Farrar, Straus & Giroux , 272 pp. ISBN: 0374187614
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Some novelists grind out the work; Maryilynne Robinson waits until the spirit moves. Lila is just her third novel since her 1980 debut, Housekeeping, and her first since Home in 2008. It completes her Gilead trilogy—sort of, as it’s more of a prequel ; that is, if it’s even possible to have a prequel to an epistolary novel, which was the format of her eponymous 2005 Pulitzer Prize-winning work. It does, however, answer a question that might well be on the minds of faithful Robinson readers: Is there a balm in Gilead? Answer: Yes, with qualifications. I have, however, no qualifications in recommending Ms. Robinson’s latest triumph.
Once again we return to Gilead, Iowa—a town once the center of an abolitionist maelstrom, but now so time forsaken that the occasional motorist simply waits for a sleeping dog to rouse himself from the middle of the road. And once again we will visit the modest home of Congregationalist minister John Ames, a man who thinks about John Calvin—a lot. Lila tells the story of how the elderly Rev. Ames met and courted his second wife, the book’s namesake character. It is, in essence, Lila’s back story. Those who know anything about Calvinism know that predestination lies at the heart of Calvin’s theology. Ames, whose first wife and unborn child lie in the town cemetery, has spent his life in semi-reclusive mourning, but his grief, contemplation, and theological debates with his only real friend, the Rev. Robert Boughton, Gilead’s Presbyterian minister, have taught him that true acceptance of predestination can be oddly liberating—one doesn’t waste time yearning for things not in one’s power to grant or deny. Nor does one try to change the forces of nature and Lila is indeed a force of nature.
The book opens in 1920, when four-year-old Lila is stolen from her parents by a world-weary, tattered, and scarred older woman named Doll. We are led to imagine that Doll rescued Lila from abuse, neglect, and probable starvation, but it’s not entirely clear. The first two Gilead novels dealt with race, but this one is more about poverty—the deep, soul-searing variety that reduces humans to basic instincts that trump reason. Doll provides for Lila, but we are talking about life as survival, not reposing in the lap of luxury. The latter is an occasional warm fire or settling down for a few months before hitting the road again. “Family” is whatever band one falls in with from one moment to the next. Peril is a life condition, one that Doll tries to ward off with a lethal jack knife.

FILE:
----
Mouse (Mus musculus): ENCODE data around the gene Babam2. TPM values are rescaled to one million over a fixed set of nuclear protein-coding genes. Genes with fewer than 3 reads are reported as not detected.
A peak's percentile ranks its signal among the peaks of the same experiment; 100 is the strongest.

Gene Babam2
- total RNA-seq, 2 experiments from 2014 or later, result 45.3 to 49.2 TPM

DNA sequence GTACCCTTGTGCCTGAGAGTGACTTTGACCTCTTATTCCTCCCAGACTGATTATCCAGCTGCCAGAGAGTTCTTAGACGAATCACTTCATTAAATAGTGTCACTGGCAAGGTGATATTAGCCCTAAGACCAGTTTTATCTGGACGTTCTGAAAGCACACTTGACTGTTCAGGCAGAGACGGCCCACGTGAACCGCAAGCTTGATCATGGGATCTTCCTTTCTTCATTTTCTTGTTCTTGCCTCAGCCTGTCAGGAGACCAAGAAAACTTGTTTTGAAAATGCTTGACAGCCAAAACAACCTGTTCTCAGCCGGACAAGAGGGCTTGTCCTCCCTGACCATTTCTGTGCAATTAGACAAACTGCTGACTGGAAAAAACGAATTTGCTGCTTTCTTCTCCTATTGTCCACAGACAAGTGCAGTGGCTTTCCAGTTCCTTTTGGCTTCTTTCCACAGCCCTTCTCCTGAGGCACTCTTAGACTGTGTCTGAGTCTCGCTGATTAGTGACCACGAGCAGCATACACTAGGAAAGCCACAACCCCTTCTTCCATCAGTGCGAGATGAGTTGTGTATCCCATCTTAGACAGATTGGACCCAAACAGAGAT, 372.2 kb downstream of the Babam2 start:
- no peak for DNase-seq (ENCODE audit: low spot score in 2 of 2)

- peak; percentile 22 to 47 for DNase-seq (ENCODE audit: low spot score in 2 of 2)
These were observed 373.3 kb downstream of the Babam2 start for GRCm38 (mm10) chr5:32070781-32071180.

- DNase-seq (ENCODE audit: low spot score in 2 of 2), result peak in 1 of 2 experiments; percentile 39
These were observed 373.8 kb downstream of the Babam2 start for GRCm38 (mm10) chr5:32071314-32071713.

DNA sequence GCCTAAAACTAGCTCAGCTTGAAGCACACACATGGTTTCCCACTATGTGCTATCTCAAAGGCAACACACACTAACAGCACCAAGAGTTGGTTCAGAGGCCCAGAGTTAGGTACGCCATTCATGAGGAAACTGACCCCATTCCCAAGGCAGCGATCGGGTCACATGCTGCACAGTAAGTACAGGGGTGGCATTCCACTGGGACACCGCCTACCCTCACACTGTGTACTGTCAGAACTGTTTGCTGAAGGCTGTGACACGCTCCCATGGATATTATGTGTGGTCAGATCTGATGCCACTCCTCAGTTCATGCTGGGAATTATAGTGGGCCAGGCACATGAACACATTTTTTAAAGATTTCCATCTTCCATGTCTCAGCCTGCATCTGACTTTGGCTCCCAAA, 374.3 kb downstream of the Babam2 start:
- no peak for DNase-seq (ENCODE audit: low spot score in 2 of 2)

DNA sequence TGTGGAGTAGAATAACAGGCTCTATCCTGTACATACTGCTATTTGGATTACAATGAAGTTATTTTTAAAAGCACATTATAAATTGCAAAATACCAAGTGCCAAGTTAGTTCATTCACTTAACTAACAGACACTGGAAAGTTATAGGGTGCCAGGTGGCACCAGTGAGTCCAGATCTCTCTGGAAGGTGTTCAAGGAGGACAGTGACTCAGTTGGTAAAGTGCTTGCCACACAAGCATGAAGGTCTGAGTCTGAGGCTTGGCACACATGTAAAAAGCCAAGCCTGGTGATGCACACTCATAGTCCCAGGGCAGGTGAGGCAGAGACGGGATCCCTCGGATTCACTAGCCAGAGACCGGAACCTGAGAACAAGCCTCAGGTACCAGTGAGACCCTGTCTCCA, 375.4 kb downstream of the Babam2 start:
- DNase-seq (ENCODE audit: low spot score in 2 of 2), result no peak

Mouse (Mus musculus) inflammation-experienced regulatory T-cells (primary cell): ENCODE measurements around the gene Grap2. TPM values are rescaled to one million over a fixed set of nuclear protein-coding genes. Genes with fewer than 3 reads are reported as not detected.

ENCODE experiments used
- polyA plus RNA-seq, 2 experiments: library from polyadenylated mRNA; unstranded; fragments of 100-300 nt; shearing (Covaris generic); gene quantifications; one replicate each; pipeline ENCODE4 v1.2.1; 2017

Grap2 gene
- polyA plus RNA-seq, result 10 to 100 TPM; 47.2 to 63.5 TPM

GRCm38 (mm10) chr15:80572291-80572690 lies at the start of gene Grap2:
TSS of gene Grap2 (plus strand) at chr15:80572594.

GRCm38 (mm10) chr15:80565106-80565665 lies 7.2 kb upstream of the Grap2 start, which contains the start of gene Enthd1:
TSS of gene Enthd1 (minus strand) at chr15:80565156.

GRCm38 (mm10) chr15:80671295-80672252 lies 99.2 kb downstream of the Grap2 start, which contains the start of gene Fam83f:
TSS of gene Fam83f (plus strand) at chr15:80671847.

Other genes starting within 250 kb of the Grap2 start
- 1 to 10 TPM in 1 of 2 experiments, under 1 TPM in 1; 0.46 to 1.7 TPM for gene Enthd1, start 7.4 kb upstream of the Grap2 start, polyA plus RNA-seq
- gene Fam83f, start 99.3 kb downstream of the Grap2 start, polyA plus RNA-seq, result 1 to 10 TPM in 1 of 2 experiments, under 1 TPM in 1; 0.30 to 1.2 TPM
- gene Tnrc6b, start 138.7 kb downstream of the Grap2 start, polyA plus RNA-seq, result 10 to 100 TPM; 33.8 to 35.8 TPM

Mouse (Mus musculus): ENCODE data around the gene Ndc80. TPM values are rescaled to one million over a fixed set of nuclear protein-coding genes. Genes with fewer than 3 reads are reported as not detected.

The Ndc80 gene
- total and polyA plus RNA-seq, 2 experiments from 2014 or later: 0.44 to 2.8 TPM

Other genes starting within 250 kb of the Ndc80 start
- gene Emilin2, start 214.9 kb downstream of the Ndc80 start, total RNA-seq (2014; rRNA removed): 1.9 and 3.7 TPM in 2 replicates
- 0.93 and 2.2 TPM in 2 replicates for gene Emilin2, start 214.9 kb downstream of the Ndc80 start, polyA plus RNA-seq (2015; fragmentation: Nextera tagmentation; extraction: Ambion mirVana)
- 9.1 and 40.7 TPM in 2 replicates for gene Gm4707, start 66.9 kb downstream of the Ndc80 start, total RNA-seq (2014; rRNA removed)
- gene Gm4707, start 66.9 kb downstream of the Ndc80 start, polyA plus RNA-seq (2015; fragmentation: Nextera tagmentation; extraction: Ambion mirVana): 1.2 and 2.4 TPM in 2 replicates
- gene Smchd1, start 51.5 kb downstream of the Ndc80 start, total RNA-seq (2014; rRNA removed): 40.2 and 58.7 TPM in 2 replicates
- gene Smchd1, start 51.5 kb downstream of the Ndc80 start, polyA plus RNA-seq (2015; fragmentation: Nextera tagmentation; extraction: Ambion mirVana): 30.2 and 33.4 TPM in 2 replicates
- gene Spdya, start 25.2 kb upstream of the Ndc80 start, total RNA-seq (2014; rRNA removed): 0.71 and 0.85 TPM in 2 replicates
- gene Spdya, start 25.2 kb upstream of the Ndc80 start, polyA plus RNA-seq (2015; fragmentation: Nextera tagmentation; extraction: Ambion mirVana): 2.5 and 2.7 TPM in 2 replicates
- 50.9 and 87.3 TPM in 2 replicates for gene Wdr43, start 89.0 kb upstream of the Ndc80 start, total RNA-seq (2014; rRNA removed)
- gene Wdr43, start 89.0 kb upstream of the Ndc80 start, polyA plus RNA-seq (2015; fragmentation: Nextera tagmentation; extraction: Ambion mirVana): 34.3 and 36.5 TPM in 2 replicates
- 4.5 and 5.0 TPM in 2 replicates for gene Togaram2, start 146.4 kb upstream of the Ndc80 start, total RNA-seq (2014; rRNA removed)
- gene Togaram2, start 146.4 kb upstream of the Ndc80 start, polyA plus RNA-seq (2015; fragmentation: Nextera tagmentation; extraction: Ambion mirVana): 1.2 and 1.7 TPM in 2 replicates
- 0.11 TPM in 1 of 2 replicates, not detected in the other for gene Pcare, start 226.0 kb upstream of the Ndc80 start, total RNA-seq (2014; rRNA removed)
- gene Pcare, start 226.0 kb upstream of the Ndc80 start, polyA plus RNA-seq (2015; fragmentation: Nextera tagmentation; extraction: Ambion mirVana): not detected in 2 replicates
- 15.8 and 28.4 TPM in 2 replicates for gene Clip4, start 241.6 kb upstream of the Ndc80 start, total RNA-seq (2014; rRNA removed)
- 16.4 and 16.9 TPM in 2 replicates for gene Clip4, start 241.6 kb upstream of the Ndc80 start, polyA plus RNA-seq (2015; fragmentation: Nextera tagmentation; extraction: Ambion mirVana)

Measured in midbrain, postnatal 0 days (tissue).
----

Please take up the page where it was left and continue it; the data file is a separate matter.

Those who know history will recognize that Doll and Lila are essentially “Okies” a decade before that phenomenon was named. The sequencing also means that by the time Lila finally drifts into Gilead n her twenties—after Doll disappears into the legal system and Lila spends some time in a St. Louis whorehouse—it’s the for-real time of Dust Bowl refugees. Why Gilead? At first it’s because there’s an abandoned cabin there to provide shelter; later because she’s intrigued by the Rev. Ames. She has grown up informally-educated, semi-feral, self-reliant, and raw-boned—a woman who might be called “intriguing,” but never “pretty.” Faith fascinates Lila, but not because she believes a wit in salvation; she likes the stories and has a particular affinity for the Old Testament prophet Ezekiel, who is generally ranked high on the doom –and-gloom scale. As we might say today, she can relate! For his part, Ames sees Lila as a combination gift from God, test of his theology, and intuitive complement to his intellectual jousts with Boughton. Lila calls Ames “my big old preacher,” and she means “old” literally—he is decades her senior. It’s good that Ames is a Calvinist, because he recognizes Lila as a rolling stone that will gather moss only if she chooses to. Even after they marry and she is carrying Ames’ child, the good reverend knows that Lila might leave him at any second. One of Lila’s few personal possessions, Doll’s old knife, is an omnipresent reminder that Lila doesn’t actually need Ames. So he does what a good Calvinist should do—exchange hellfire and brimstone for the rule of grace, give Lila all the space she needs, and pray that it is God’s plan that Lila will find his kindness, soft bed, warm coffee, and sturdy roof sufficient for the days he has remaining on earth .
This is surely not your conventional love story. Perhaps it’s not a love story at all, but something far greater. Maryilynne Robinson takes her time, but when she releases a novel it packs the power, anxiety, brooding darkness, and redemptive hopes of a Midwestern dust storm. –Rob Weir